Diesel scrappage

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Ruadh495
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Re: Diesel scrappage

Postby Ruadh495 » 20 Oct 2017, 4:32pm

Many businesses seem to lease their vehicles and I've always wondered what the advantage was. After all the costs, including depreciation, have to be paid for somewhere and the vehicle owner needs to make a profit. All that must be built into the cost of the lease.

May be budget stability is the answer, even though overall cost may be higher. Constant availability must be a factor as well.

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al_yrpal
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Re: Diesel scrappage

Postby al_yrpal » 20 Oct 2017, 4:34pm

Diesel scrappage ! I wonder how many vehicles traded in on scrappage deals really get scrapped? I am willing to bet that some end up at cheapo car auctions 8)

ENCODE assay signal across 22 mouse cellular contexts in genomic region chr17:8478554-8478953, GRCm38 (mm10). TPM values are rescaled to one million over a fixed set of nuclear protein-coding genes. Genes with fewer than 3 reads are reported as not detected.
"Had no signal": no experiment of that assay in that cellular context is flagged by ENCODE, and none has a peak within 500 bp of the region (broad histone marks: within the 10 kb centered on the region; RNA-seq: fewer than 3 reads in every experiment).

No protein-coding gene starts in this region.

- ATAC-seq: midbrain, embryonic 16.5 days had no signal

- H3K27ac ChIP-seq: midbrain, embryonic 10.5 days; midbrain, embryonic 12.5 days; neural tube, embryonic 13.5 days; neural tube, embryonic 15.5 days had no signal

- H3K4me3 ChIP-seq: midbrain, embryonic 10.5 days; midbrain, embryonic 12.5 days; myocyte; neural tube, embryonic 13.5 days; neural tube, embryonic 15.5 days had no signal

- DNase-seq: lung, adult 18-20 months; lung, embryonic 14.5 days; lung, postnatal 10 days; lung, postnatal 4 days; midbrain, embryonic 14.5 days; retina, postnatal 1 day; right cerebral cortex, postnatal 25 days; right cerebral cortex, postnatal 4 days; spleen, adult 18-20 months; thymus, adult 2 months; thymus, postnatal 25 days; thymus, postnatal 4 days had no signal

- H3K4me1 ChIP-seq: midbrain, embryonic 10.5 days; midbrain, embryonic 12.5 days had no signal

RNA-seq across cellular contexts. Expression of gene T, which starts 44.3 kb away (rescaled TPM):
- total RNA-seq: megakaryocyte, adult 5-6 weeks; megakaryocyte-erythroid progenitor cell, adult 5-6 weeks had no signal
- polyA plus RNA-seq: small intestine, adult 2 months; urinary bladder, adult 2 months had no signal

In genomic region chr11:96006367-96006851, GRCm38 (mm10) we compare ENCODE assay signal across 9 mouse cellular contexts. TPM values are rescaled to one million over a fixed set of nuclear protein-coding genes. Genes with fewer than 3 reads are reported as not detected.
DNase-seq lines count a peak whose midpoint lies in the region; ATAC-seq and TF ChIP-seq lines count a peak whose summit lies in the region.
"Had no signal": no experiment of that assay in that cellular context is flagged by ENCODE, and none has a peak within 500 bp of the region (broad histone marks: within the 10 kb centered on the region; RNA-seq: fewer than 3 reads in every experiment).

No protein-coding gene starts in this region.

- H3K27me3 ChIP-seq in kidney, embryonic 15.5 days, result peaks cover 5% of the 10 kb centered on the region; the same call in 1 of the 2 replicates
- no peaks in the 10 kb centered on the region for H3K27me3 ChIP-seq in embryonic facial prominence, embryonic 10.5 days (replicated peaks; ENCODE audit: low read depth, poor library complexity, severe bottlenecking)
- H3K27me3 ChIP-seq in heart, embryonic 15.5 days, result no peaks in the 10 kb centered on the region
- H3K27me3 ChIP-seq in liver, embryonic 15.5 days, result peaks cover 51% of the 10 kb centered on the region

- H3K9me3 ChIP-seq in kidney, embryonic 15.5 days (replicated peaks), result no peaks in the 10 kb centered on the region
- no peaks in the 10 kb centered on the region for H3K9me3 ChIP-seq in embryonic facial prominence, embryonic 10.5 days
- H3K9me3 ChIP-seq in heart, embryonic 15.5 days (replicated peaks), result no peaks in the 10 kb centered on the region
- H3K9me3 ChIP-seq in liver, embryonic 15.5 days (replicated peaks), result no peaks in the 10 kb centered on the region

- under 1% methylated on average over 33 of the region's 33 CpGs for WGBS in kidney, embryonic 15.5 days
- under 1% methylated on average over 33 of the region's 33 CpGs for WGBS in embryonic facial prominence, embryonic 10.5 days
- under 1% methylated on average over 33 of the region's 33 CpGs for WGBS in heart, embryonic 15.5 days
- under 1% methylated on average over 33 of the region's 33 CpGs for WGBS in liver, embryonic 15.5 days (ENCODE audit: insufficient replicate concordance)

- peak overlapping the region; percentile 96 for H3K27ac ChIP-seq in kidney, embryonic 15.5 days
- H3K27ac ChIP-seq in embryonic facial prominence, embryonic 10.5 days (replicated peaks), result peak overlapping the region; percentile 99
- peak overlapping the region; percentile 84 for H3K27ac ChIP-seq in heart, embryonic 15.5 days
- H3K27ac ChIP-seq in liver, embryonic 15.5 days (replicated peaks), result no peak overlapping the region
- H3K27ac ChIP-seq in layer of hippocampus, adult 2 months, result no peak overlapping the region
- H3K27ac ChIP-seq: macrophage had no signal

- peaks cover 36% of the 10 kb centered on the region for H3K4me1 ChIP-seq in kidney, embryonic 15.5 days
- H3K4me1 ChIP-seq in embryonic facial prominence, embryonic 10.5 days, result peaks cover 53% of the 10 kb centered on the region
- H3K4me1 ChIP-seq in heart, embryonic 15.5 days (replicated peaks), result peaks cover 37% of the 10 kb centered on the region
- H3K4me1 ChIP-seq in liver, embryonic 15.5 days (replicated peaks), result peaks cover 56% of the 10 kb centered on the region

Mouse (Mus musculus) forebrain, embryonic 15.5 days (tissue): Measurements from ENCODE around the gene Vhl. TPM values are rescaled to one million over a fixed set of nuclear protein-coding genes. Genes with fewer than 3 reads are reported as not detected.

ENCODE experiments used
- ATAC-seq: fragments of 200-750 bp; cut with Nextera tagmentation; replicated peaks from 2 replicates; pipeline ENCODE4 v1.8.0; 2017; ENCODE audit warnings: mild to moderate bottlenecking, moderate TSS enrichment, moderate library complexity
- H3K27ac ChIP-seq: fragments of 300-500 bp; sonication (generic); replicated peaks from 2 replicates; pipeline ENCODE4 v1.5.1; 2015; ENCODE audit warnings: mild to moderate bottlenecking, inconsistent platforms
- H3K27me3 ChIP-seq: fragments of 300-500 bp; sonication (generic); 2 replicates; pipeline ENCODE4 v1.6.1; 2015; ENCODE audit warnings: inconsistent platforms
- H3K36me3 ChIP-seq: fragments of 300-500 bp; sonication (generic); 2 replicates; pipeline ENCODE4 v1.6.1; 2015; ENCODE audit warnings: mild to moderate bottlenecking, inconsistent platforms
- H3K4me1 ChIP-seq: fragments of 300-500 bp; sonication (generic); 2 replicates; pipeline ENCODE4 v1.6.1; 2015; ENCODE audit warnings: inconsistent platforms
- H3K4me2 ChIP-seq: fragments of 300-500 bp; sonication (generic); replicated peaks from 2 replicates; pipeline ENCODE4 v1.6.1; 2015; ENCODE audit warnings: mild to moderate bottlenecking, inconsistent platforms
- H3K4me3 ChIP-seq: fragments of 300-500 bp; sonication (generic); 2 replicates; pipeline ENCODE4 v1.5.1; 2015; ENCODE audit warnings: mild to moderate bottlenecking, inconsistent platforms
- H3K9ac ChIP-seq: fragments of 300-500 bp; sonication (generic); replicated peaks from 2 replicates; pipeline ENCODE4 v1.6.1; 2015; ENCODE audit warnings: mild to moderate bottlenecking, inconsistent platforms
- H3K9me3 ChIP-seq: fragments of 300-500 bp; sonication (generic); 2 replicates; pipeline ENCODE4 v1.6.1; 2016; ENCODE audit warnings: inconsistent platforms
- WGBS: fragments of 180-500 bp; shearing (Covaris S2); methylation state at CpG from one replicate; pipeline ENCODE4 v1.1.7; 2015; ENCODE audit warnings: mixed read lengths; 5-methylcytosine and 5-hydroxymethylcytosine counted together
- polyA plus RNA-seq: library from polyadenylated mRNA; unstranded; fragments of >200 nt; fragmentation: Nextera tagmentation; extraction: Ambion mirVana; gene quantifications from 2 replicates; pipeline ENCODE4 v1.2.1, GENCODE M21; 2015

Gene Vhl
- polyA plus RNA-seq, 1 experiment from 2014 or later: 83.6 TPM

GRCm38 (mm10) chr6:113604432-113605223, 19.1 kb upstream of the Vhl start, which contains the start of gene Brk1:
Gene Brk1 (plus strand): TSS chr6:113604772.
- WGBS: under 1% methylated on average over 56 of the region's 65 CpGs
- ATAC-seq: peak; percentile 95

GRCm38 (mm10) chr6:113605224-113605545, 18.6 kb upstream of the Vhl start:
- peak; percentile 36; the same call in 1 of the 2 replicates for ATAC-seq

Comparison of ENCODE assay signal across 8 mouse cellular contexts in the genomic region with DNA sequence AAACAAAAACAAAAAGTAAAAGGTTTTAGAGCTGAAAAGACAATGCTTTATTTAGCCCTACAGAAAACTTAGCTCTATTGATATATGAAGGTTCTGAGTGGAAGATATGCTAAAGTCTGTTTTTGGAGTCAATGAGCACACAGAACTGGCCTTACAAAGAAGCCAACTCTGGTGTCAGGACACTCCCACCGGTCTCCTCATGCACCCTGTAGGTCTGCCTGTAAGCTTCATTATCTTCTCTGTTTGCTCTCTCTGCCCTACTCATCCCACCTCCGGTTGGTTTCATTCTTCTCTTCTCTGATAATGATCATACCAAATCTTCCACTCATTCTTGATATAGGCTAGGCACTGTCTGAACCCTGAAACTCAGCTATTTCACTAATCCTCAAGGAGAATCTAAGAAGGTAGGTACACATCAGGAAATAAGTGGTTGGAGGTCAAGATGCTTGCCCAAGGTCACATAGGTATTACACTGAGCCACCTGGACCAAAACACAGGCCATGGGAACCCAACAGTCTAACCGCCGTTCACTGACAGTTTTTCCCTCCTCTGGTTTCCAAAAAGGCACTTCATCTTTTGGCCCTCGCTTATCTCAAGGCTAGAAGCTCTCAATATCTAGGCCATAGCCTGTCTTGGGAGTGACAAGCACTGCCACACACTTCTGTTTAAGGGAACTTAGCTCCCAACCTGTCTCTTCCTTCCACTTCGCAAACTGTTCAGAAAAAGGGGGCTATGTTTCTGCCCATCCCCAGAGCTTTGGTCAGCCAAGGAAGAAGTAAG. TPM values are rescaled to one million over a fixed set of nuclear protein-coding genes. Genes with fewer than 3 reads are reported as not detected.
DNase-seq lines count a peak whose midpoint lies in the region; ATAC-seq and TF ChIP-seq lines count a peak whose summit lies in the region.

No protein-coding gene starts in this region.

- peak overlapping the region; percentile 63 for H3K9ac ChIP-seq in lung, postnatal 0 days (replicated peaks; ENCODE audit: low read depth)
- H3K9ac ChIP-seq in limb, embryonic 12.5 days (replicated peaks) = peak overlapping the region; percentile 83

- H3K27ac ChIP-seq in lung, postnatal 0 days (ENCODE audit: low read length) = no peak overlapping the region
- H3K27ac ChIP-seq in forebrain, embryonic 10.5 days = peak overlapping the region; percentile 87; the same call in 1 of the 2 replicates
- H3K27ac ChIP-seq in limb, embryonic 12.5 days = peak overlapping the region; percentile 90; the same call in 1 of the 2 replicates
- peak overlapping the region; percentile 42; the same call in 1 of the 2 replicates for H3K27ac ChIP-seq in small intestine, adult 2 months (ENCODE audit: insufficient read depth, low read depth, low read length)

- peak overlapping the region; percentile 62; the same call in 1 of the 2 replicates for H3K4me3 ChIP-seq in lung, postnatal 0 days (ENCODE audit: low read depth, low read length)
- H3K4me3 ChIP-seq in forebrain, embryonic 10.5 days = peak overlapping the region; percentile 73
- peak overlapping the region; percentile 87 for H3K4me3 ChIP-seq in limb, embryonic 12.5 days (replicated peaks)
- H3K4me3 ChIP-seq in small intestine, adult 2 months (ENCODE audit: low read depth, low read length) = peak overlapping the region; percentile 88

Al
Touring on a bicycle is a great way to explore and appreciate the countryside and towns you pass through. CTC gone but not forgotten!

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Mick F
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Re: Diesel scrappage

Postby Mick F » 20 Oct 2017, 4:37pm

£200 a month would buy a very good used car using a personal loan from your bank.
You'd need a deposit, a good history with your bank, and to sit down with an advisor ........... in the old days, you had an interview with the branch manager.

From driving the car off the forecourt, it would belong to you ............ not the bank, and not to any financial company on HP or PCP.
Mick F. Cornwall

Ruadh495
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Re: Diesel scrappage

Postby Ruadh495 » 20 Oct 2017, 4:44pm

Mick F wrote:£200 a month would buy a very good used car using a personal loan from your bank.
You'd need a deposit, a good history with your bank, and to sit down with an advisor ........... in the old days, you had an interview with the branch manager.